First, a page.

I grew up in a house where Friday nights consisted of Dad drunk on the floor shouting, “I love you, Diane!” My mother’s name is Gail. His consistent abuse of me, both verbally and physically, left me in a state of depression. As a child, I was filled with despair and hopelessness. At school, my mind kept wandering off into fantasy land. I couldn’t apply myself, so I couldn’t do well.
When I was 14, Dad took his life. Even though the abuse ended, my depression got worse. I continued to daydream at school and was unable to remain focused for long. I barely passed my classes. As early as kindergarten, I had felt that I was stupid and had no talent or abilities, and that feeling stayed with me throughout school.
During a college fair when I was 17, I began to understand that college was important. My mother had stopped parenting me after Dad died, leaving her stricken with grief and struggling to survive without his financial support. Mom never said anything to me about the possibility of college. Even though I was convinced that I was not smart or capable, I secretly hoped that I would somehow be able to earn an Associate’s degree so that I could get a job as a Hotel Manager. I figured that was better than being a waitress for the rest of my life, which I dreaded.
The idea of college spurred me to fill in the gaps in my knowledge of things that I should have learned in elementary, grammar, and high school. I read every book I could get my hands on in the children’s section of the local library, starting at the third-grade level. I enrolled in three community-college classes and worked as a waitress four days a week, all the while secretly teaching myself what I hadn’t learned the first time around. After a year, I discovered to my complete surprise that I was a good student. After two years, I discovered that college was easy for me.
I then matriculated at a four-year university and chose education as my major. I worked hard. One day I went into the financial aid office to receive a loan that I had taken out, and a woman there told me that I was an exceptional student and should apply for a scholarship. Only a few years earlier, I never would have thought I would even be a college student. But I was awarded a scholarship, and it was the most powerful moment of my life. At that moment, I realized that you truly do not know how smart or capable you are until you apply yourself.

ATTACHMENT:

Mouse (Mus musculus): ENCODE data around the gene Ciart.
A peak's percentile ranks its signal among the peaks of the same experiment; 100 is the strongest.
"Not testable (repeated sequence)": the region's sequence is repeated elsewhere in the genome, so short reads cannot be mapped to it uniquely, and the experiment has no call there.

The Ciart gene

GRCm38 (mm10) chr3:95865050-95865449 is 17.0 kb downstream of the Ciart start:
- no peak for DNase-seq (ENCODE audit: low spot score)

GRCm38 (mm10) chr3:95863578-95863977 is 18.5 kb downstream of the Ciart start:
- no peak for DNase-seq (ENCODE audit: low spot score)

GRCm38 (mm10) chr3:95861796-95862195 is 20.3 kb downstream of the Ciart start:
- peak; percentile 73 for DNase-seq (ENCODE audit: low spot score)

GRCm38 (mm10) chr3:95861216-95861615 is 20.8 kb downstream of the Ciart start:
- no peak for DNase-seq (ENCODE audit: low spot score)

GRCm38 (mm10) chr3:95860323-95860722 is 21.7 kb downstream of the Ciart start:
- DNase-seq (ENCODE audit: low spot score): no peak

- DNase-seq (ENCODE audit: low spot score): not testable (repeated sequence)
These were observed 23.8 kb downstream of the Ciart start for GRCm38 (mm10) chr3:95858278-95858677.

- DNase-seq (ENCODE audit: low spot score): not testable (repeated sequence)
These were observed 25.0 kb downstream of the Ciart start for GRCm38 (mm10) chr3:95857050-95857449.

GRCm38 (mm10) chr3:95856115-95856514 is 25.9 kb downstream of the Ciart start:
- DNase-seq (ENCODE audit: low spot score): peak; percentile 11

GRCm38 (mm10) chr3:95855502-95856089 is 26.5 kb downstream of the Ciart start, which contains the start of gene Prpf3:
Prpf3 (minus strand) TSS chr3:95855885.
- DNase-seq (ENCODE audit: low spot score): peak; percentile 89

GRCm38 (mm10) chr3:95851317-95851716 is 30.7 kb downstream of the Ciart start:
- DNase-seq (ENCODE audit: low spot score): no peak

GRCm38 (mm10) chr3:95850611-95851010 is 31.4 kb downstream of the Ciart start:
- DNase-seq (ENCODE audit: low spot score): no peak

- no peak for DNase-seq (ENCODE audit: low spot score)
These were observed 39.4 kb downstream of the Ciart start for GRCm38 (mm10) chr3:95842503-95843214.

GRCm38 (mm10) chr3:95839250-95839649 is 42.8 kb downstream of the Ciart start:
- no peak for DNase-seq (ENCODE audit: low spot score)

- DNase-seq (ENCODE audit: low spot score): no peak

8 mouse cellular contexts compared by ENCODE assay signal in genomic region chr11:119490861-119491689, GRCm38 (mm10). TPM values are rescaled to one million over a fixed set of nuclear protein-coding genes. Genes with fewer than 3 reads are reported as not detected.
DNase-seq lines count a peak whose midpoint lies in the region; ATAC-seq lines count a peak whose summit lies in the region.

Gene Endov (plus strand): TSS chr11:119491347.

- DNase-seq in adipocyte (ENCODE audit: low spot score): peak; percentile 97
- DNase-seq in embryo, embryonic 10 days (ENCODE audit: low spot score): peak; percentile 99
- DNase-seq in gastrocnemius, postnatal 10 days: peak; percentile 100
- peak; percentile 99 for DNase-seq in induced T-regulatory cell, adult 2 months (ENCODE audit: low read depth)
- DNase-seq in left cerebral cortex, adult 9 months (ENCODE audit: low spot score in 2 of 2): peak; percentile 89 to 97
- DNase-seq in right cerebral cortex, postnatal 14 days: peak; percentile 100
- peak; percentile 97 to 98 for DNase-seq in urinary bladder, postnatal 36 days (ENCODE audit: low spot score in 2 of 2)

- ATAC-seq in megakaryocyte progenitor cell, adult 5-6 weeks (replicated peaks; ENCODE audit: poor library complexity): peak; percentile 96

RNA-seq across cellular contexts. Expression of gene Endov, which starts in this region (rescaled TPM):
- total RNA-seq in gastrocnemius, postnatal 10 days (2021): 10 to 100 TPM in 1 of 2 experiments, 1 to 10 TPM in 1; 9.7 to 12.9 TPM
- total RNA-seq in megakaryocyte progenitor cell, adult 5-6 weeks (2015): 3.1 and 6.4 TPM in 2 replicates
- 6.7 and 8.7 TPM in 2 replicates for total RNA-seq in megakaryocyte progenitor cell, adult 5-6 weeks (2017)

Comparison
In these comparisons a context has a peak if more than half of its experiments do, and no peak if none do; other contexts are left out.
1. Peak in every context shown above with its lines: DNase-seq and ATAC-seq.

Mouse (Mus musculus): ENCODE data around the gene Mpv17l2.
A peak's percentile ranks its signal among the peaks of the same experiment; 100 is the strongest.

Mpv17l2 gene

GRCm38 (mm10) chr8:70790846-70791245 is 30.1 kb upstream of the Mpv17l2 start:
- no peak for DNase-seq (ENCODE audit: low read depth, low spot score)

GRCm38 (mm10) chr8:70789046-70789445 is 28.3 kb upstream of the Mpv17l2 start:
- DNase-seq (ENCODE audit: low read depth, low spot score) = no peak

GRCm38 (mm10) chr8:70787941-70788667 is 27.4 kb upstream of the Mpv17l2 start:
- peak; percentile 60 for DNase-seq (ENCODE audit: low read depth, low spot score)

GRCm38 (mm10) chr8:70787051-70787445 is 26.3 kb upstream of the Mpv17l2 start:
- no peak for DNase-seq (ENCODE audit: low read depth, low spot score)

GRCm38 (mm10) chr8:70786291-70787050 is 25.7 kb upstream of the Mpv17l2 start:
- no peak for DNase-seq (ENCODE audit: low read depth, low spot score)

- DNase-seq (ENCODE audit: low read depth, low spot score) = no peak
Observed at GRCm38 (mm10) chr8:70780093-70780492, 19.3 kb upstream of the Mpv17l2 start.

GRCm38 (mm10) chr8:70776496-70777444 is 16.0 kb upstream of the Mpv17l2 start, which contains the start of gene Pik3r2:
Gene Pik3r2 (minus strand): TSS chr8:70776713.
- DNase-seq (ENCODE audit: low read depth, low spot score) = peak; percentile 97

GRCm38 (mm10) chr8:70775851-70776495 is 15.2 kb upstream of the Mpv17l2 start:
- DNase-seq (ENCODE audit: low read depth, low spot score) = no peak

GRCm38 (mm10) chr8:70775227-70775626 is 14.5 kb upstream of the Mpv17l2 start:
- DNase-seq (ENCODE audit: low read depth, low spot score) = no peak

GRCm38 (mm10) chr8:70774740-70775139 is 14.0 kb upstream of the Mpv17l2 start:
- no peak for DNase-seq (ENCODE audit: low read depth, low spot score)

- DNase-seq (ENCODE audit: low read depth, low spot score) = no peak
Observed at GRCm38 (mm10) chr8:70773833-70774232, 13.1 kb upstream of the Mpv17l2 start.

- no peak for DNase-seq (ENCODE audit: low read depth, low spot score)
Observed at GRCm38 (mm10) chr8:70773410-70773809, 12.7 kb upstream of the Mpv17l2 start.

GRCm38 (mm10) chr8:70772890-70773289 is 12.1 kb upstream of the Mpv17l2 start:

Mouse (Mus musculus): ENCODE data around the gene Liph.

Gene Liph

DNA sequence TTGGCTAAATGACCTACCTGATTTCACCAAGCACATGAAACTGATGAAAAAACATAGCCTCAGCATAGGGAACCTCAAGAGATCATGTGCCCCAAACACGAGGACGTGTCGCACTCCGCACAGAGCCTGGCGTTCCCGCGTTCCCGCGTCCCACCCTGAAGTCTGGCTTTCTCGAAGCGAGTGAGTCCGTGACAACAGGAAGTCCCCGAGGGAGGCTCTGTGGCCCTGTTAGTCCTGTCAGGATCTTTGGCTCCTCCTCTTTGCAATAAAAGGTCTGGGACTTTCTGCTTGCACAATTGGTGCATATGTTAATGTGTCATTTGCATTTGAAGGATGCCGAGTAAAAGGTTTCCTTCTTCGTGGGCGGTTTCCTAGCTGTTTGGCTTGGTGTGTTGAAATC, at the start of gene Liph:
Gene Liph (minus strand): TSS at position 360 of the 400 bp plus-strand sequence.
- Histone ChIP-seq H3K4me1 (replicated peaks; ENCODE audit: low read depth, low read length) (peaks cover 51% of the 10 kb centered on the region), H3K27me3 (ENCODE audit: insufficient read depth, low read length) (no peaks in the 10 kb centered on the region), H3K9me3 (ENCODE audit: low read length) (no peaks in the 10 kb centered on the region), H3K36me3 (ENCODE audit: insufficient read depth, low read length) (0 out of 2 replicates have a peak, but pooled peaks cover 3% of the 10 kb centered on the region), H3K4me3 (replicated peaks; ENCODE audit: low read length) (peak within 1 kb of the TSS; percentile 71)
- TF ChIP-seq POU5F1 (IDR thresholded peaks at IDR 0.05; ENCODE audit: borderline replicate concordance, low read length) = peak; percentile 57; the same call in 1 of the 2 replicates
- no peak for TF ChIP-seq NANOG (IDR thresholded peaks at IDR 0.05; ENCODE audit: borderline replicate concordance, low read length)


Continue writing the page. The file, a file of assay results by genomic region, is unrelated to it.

As I was standing in line to receive my diploma on graduation day, I spoke to a former roommate, who asked me what I was going to do next. I let her know that I wanted to apply for a Master’s in Social Work. She told me that her friend, who was much more qualified than I was, did not get accepted to the program I mentioned and that I certainly would not get accepted, either.
I did not let her words of discouragement get to me. In time I not only earned that Master’s degree but returned to my undergraduate college to earn a second Master’s, this one in Psychological Counseling. At that point, I loved being a student so much that it was hard for me to stop!
All my life, I had believed that I was stupid, yet I blossomed into an intelligent and capable adult with a thriving psychotherapy practice. I often teach my patients that anything is possible if you apply yourself. When I share my own experience, it’s very gratifying to see their lives begin to blossom.